Long & wordy offers unwittingly communicate immense workload

If you’re going to ask someone to take on a responsibility, make it short. Not the responsibility… but the “ask”.
If you make the “ask” long and wordy, it will communicate that this task you’re offering them is so huge, so massive, so immense, that you have to take a long time to ask them. Instead, make it short.
“Hey Bill, could you lead a growth group night in a few weeks?”
Don’t say anything else. Just stop there. Let them answer. If they say no, that’s fine, all the words in the world probably wouldn’t have changed their mind anyway.
If they say, “Maybe” you can ask them what their concerns are, and you can address those concerns.
If they say yes, you can then go through the details they need to know.

If you make the ask BIG, then you’ll only freak them out by the apparent BIGNESS of the task.

2 thoughts on “Long & wordy offers unwittingly communicate immense workload

  1. Suellen MIlham says:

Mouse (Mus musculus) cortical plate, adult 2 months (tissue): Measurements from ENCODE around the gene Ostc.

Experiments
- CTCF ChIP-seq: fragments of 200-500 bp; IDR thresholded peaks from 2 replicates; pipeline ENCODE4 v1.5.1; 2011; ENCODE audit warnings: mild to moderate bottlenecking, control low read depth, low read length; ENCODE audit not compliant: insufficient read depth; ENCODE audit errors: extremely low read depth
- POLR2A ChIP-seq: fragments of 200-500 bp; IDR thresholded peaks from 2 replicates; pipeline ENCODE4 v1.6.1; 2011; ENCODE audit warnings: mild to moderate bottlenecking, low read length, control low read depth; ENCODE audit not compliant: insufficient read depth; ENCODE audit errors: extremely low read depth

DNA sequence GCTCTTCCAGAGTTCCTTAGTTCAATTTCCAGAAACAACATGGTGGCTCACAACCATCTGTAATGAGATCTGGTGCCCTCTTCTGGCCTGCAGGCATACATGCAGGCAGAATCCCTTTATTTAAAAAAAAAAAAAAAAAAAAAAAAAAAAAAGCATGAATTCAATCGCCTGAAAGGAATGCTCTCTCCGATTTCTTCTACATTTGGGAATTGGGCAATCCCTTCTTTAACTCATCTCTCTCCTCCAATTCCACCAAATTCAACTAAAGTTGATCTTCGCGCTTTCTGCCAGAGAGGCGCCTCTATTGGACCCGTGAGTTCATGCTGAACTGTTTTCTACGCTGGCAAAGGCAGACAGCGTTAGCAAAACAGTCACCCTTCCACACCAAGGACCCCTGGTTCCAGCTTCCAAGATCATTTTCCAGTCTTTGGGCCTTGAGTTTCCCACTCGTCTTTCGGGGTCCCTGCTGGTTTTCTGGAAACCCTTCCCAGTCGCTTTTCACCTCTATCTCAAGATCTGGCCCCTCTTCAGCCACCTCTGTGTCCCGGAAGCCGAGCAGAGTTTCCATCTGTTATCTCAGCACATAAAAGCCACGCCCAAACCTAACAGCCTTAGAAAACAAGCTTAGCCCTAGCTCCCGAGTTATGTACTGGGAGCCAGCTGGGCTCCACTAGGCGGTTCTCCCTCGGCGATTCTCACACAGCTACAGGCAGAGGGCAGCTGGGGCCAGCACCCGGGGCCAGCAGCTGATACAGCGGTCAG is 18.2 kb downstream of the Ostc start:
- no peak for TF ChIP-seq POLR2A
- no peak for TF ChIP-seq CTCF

I love this! I often fall into the trap of thinking they have to know what they are letting themselves in for before I’ve even got a sense of how willing a servant they are….short, clear, get the response and then the details.

  2. Katie Robertson says:

    I agree, but think it can often be helpful to give people an idea of the commitment involved in saying yes. For example, rather than asking ‘can you be on the forge rego team’ I would be more likely to say ‘can you be on the forge rego team; commitment involves a half hour meeting in the week before forge, arriving to the campsite an hour early, and helping people register as they arrive’…

Comments are closed.